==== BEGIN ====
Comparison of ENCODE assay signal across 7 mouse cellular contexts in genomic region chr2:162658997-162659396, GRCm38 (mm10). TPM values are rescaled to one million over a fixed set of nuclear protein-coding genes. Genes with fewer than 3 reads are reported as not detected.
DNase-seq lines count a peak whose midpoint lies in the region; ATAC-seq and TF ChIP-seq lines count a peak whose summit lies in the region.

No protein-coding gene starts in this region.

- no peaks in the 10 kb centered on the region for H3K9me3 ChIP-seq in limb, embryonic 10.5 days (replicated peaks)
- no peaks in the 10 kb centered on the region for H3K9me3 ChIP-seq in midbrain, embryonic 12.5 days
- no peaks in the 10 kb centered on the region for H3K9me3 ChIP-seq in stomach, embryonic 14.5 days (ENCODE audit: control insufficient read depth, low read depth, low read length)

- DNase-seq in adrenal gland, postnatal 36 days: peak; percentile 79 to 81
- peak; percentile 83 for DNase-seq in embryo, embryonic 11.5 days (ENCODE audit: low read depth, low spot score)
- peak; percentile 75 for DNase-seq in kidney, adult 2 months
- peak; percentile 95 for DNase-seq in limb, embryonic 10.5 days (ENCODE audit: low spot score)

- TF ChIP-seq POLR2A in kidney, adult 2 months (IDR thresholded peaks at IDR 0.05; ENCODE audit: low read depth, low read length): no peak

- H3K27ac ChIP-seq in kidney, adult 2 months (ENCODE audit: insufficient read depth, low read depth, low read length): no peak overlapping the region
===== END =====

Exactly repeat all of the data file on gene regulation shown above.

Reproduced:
Comparison of ENCODE assay signal across 7 mouse cellular contexts in genomic region chr2:162658997-162659396, GRCm38 (mm10). TPM values are rescaled to one million over a fixed set of nuclear protein-coding genes. Genes with fewer than 3 reads are reported as not detected.
DNase-seq lines count a peak whose midpoint lies in the region; ATAC-seq and TF ChIP-seq lines count a peak whose summit lies in the region.

No protein-coding gene starts in this region.

- no peaks in the 10 kb centered on the region for H3K9me3 ChIP-seq in limb, embryonic 10.5 days (replicated peaks)
- no peaks in the 10 kb centered on the region for H3K9me3 ChIP-seq in midbrain, embryonic 12.5 days
- no peaks in the 10 kb centered on the region for H3K9me3 ChIP-seq in stomach, embryonic 14.5 days (ENCODE audit: control insufficient read depth, low read depth, low read length)

- DNase-seq in adrenal gland, postnatal 36 days: peak; percentile 79 to 81
- peak; percentile 83 for DNase-seq in embryo, embryonic 11.5 days (ENCODE audit: low read depth, low spot score)
- peak; percentile 75 for DNase-seq in kidney, adult 2 months
- peak; percentile 95 for DNase-seq in limb, embryonic 10.5 days (ENCODE audit: low spot score)

- TF ChIP-seq POLR2A in kidney, adult 2 months (IDR thresholded peaks at IDR 0.05; ENCODE audit: low read depth, low read length): no peak

- H3K27ac ChIP-seq in kidney, adult 2 months (ENCODE audit: insufficient read depth, low read depth, low read length): no peak overlapping the region